Non-Alcoholic Piña Colada (with homemade coco lópez)

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This classic non-alcoholic piña colada is so tropical and refreshing.  It’s made using a simple substitute for coco lopez and pineapple juice, and will have you feeling like you are basking in the sunlight at your beach of choice any time of year. 

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non-alcoholic piña colada with pineapple wedge

Normally when I write a blog post I try to be all sort of coy and creative and funny, all while educating you lovely readers on the how and why of cooking from scratch.  With a lighthearted recipe like a non-alcoholic pina colada, you’d think I would be doing just thought, but this post will be a bit more somber.

Just over 2 weeks ago, Hurricane Maria slammed into a place that I like to think of as my home away from home.  Though I am half Puerto-Rican, I was born and raised in the United States.  However, some of my fondest childhood memories were formed on the beautiful “Isla del Encanto.”

My heart breaks for the people who have lost everything, and for the island that has lost it’s beauty and charm due to uplifted trees, destroyed homes, and debris. I wish I could drop everything and hop on a plane to start rebuilding homes, cleaning up streets, and help make the island better than it has ever been.  Unfortunately, due to circumstances and a pretty shallow pocket book, I can’t make that happen.

So instead of sending myself, I thought I would share my words and memories of what Puerto Rico, it’s people, and it’s food means to me. The next few posts on the blog will be a tribute to the food of Puerto Rico (be excited, these folks can cook!) I will also be highlighting different organizations to donate to or different ways to help.  There is a saying that “many hands make light work.”  I’m changing it to many wallets make rebuilding possible (It’s a work in progress, a’ight?).  I can’t donate a lot, but I am donating what I can and doing my best to share awareness to get Puerto Ricans the help they need.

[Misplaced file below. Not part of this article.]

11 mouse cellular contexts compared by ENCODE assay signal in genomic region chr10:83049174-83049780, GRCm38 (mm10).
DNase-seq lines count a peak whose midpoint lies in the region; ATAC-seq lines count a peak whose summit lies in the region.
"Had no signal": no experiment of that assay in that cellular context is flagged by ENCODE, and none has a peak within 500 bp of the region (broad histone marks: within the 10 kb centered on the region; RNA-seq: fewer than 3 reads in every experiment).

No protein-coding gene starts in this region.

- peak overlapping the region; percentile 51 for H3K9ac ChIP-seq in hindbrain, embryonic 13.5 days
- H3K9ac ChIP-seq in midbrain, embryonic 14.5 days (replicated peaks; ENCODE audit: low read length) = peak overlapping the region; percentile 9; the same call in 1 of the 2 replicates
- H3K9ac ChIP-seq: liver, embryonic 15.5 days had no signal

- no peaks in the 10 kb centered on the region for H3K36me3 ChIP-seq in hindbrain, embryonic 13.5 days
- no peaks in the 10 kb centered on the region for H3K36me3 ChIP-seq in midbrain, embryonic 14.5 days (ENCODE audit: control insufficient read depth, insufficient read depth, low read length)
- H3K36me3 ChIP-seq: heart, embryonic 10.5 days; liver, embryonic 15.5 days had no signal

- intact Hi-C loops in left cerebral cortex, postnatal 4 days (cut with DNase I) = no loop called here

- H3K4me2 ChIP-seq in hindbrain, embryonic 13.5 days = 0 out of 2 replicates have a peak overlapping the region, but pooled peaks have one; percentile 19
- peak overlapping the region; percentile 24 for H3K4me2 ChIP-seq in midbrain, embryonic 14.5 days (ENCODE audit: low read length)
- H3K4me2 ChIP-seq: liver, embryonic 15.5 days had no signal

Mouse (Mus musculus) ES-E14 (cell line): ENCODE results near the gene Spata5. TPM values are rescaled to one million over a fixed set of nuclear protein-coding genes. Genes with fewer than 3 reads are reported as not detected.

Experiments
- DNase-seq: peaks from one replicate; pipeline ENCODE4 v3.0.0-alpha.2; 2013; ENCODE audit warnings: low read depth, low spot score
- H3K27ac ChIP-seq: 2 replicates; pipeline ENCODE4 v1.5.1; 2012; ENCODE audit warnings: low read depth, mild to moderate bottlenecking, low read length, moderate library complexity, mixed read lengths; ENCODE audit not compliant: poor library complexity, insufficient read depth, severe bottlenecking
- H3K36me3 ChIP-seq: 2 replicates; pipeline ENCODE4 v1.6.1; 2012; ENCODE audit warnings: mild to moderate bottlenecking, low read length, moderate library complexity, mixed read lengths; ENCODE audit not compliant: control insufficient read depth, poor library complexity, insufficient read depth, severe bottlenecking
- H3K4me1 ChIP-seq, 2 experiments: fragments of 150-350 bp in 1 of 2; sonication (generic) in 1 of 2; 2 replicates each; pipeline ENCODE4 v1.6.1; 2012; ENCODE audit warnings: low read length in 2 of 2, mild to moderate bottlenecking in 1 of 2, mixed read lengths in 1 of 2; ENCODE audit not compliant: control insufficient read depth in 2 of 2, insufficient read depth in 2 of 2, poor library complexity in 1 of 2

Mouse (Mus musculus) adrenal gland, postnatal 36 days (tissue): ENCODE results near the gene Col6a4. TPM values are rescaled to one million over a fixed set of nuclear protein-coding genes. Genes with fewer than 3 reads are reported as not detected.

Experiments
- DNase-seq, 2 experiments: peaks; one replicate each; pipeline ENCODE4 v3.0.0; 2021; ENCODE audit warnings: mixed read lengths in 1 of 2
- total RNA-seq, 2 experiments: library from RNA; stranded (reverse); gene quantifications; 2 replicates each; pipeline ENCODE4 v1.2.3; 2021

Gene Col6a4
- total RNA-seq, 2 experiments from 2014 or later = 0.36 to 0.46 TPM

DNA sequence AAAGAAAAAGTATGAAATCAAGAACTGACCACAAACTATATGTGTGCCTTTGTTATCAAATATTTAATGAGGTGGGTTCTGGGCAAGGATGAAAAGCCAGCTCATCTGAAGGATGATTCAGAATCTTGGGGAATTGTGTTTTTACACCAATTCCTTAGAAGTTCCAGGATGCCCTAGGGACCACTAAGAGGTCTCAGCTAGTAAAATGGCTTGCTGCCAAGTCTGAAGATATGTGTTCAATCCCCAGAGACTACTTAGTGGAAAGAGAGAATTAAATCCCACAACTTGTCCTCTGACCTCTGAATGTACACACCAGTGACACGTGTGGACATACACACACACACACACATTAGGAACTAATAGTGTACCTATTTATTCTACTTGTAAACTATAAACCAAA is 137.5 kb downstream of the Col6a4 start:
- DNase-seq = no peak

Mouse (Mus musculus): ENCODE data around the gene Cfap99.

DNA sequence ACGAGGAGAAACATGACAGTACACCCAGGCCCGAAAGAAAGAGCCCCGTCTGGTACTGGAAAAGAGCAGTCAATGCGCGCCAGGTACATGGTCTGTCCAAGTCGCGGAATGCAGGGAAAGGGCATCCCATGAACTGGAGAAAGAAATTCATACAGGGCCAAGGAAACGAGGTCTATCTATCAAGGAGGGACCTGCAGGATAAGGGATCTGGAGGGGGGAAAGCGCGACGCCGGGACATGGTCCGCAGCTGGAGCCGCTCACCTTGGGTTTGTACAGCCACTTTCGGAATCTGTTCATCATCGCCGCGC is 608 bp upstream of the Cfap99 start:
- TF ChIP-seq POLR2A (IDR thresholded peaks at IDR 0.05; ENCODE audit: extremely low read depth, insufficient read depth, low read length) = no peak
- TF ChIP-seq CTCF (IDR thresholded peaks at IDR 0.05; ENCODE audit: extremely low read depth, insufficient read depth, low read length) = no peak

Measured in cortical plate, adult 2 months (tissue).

How to help victims of Hurricane Maria

First up is the Hispanic Federation. This non-profit company has started a relief fund entitled Unidos specifically to help the victims of Hurricane Maria in Puerto Rico and the Dominican Republic.  To donate go to the Hispanic Federation Website and click hurricane relief in the drop-down.  There are also options to text in a donation, or donate in person. If you donate to this fund 100% of the proceeds will go to victims of the hurricane.non-alcoholic piña colada with pineapple

Non-alcoholic Piña Colada (with homemade coco lopez)

Normally, this is where I would dive into the nitty gritty details of making a no-fail non-alcoholic piña colada.  Don’t worry, we’ll get there.  The great thing about Puerto Rican food is that it’s simple.  Delicious, but simple.  You certainly won’t need a full 500 word post to make any of the recipes in this series work. Instead I’m going to talk a bit about the Piña Colada’s puerto rican origins and my memories and experience with the tasty drink.

History of the Piña Colada

Piña Coladas are pretty rampant throughout pop culture, and nowadays it’s pretty easy to get one on basically any cruise ship, many restauraunts, and there’s always a pina colada mix in your grocery stores mixed drink section, but did you know the drink was actually invented in Puerto Rico?

True Story.  It was first served at the Caribe Hilton in San Juan shortly after coco lopez (a mix of coconut cream and sugar) was invented. Later it was named the island’s national cocktail in 1978.